Statutory Inequality: The Logics of Monetary Sanctions in State Law


After completing every other part of her sentence, a 53-year-old woman still owed about $1700 for probation costs. Even though the woman’s probation officer explained to the judge that the woman was experiencing financial hardship, the case drew on for three more years with frequent status hearings. Ultimately, the woman’s probation was revoked, she had to serve an additional 30 months in prison, one year of supervision, and was assessed more fines and fees.  

Based upon an examination of Illinois statutes, this article investigates the criminal justice system costs people are expected to pay, accommodations made for people who cannot afford their fines and fees, and the consequences of not paying these costs. Ideologies concerning criminals and punishment emerge through the authors’ analysis of these laws. 

You can read the full text of the article here

Key findings

  • Illinois county courts may charge people up to $500 for legal defense in misdemeanor cases, $5000 for representation in felony cases, and $2500 for appealing a conviction. Defendants who are found not guilty may still be expected to pay for these services.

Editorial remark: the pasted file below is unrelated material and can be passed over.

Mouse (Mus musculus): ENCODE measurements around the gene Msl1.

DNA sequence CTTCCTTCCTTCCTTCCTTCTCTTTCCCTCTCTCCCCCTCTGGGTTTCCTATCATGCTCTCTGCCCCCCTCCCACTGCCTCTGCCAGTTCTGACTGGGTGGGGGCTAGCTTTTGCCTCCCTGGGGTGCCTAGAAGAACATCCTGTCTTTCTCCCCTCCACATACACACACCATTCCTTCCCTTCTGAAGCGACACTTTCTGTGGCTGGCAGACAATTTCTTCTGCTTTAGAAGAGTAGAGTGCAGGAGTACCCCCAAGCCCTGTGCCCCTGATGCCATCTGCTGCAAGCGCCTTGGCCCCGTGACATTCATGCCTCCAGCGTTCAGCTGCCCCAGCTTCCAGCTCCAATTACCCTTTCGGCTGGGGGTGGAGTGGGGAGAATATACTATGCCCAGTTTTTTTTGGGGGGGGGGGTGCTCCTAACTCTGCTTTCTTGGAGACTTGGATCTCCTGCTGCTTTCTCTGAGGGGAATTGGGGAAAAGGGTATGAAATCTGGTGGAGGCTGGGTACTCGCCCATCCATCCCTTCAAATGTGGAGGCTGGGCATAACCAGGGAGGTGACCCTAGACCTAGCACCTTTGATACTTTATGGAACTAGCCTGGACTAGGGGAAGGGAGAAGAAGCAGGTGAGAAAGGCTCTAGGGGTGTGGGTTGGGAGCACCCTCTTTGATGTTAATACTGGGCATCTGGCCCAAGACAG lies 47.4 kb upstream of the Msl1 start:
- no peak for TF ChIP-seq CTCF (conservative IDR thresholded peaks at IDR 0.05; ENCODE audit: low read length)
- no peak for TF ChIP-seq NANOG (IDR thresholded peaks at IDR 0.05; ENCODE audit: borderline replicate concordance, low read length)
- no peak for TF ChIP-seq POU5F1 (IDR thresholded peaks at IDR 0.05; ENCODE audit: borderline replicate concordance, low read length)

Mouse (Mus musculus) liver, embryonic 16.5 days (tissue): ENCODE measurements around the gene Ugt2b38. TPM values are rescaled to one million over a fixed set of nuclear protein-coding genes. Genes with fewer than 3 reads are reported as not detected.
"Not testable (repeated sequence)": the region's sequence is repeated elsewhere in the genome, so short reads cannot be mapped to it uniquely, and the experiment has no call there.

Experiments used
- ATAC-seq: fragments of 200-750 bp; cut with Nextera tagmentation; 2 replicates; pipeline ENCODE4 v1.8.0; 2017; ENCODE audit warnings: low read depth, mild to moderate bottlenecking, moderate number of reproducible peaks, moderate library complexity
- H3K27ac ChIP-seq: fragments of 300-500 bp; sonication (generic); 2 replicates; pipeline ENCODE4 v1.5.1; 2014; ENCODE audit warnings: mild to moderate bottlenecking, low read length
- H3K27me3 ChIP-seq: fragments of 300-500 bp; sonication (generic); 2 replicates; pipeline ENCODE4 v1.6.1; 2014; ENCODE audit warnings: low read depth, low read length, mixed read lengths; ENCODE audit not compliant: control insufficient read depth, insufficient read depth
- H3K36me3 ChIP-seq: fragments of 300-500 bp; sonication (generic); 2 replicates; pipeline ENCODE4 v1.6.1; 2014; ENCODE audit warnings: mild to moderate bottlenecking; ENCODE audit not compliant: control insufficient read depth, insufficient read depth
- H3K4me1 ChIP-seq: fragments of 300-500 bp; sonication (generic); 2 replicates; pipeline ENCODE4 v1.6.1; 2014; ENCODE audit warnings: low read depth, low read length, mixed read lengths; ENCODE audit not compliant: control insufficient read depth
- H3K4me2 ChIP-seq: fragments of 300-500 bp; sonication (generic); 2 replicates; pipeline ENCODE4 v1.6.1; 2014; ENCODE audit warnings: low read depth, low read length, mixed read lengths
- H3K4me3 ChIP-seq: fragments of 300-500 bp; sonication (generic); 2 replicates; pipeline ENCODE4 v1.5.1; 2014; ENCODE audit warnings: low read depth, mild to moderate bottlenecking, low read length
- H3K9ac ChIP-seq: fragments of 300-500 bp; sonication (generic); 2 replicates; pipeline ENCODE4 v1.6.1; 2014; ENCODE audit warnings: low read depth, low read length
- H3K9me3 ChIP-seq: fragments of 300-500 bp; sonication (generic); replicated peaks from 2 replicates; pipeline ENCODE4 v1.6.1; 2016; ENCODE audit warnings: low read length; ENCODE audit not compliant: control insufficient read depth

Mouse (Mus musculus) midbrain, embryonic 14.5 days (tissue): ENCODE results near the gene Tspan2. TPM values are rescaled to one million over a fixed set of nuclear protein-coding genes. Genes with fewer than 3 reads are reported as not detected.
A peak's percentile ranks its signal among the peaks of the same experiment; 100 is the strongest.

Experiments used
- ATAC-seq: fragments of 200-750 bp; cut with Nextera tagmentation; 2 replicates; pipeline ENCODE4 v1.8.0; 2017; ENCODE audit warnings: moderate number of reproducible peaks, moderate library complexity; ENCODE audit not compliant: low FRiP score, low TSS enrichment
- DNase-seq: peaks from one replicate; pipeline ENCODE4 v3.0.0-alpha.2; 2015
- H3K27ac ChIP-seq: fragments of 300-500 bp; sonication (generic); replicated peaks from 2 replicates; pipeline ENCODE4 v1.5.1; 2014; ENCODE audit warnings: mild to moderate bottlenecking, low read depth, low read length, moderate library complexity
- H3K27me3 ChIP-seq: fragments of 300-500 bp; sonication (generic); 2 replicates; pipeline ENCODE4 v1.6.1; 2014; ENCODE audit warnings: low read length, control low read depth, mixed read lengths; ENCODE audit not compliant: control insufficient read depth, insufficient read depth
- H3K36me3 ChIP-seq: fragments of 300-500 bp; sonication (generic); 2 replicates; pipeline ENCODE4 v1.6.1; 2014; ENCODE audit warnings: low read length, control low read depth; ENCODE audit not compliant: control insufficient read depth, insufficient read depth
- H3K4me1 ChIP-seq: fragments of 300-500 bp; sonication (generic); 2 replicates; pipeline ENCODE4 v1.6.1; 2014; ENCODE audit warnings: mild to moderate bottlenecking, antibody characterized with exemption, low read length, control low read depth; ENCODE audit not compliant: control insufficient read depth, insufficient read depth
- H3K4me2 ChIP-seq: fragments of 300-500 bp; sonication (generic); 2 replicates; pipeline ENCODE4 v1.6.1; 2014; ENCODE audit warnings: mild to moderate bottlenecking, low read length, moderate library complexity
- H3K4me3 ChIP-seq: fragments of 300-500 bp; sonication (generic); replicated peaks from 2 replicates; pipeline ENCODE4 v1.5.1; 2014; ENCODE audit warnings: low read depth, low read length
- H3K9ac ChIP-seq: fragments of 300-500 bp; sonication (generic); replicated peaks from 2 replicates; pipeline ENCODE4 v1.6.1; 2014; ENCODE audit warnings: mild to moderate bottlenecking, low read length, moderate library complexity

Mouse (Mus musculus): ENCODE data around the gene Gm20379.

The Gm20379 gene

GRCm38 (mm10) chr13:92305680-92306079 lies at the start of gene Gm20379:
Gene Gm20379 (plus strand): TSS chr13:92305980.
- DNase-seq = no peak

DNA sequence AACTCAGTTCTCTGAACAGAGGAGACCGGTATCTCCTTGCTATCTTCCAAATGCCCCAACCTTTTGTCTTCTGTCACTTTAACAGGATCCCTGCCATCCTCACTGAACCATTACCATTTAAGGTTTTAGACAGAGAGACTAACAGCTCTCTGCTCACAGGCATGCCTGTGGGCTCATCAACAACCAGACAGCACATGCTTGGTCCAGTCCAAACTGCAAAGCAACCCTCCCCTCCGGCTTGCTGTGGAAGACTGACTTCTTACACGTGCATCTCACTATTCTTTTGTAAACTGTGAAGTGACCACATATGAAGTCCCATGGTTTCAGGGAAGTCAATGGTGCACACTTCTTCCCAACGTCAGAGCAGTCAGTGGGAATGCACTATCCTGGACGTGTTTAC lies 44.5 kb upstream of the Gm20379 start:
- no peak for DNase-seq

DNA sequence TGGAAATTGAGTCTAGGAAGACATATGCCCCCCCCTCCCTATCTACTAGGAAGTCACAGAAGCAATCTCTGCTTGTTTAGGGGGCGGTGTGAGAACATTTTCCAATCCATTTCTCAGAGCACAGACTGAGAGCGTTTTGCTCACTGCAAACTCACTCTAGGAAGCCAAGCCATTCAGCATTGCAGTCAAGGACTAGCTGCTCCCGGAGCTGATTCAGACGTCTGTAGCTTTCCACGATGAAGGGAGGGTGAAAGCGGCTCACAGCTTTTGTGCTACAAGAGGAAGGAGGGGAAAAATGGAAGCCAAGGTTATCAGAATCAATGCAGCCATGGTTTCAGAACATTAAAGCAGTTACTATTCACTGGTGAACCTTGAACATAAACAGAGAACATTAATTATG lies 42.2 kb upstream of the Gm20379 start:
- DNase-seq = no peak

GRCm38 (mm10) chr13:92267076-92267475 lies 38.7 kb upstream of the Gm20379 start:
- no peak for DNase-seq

• 90% of a $40 court assessment is earmarked for deposit into the Prescription Pill and Drug Disposal Fund. Revenue from fines and fees are directed towards other causes and funds that are not closely related to the criminal justice system nor the crime the person committed. 
  • An Illinois statute permits the Circuit Court clerk to tack on additional fees up to 15 percent onto delinquent accounts and report people who do not pay what they owe to credit reporting agencies. 
  • Because the Illinois Supreme Court has not designated a standard form for evaluating a person’s finances, counties have created their own affidavits that ask different questions. Judges have complete discretion to deem someone indigent and therefore eligible for public defender services and use the same unchecked authority to consider a person’s ability to pay fines and fees.  
  • Fines and fees for driving with a suspended license range from $395 to $3,832.50 in Illinois. 
  • In 44 states, including Illinois, people can be incarcerated for outstanding court debt if the court finds that the nonpayment was willful. The court considers a person’s willfulness to pay when deciding on probation revocation and according to the authors, it is difficult for a person to disprove willful nonpayment. 
Brittany Friedman, Rutgers University and Mary Pattillo, Northwestern University
The Russell Sage Foundation